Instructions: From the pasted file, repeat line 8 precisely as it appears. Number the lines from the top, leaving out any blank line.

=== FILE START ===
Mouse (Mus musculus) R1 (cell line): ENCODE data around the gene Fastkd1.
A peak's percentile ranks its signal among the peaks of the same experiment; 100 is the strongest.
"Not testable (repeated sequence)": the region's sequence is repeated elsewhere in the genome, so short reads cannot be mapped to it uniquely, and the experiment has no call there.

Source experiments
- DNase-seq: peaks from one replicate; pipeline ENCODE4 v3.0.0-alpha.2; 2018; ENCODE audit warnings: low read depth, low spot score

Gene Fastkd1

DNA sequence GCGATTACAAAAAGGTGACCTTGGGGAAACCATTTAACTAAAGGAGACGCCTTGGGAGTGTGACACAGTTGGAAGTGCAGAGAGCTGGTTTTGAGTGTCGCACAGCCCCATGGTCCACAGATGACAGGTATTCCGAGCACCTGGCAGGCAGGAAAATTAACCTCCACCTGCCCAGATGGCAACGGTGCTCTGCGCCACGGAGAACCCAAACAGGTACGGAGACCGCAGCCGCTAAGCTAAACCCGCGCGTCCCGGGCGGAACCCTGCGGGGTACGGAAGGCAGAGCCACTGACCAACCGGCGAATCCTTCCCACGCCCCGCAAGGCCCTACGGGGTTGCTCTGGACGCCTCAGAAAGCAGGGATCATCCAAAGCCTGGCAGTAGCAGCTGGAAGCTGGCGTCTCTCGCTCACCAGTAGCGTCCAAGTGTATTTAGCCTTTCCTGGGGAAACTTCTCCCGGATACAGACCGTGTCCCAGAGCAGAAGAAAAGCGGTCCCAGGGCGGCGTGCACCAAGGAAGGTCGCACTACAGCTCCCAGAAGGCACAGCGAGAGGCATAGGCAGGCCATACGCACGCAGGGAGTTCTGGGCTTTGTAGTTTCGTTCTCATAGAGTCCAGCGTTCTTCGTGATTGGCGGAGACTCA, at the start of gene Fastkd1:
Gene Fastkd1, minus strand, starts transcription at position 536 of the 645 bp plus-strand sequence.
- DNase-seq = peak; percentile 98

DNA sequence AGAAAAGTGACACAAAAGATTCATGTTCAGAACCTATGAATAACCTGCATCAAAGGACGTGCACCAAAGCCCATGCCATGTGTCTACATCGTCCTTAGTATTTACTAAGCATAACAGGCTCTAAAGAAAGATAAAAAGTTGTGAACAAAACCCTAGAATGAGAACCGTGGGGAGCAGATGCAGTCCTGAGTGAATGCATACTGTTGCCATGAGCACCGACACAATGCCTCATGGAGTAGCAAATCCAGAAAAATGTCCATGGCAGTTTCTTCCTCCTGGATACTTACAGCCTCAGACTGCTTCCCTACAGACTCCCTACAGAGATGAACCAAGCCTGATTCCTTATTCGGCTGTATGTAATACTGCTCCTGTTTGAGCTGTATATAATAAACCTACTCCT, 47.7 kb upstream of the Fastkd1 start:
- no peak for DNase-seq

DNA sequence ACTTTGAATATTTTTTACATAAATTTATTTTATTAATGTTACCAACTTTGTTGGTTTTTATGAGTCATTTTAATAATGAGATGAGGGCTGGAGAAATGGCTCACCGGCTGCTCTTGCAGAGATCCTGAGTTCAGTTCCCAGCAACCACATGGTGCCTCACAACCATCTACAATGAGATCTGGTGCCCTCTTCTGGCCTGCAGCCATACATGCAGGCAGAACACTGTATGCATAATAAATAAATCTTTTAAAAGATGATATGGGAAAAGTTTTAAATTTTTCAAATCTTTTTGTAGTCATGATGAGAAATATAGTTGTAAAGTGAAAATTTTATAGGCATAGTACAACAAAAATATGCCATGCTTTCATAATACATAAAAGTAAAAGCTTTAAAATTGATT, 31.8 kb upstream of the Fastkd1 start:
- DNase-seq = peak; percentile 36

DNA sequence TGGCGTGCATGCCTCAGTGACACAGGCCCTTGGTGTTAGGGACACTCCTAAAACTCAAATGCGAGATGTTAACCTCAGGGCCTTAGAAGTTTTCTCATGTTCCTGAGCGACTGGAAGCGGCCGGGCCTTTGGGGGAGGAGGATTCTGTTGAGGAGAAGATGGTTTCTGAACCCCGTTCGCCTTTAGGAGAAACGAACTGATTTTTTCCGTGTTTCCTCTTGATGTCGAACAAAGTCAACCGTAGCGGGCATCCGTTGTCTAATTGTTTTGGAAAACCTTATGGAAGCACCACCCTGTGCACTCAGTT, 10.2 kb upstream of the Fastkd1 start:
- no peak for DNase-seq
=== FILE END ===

Gene Fastkd1, minus strand, starts transcription at position 536 of the 645 bp plus-strand sequence.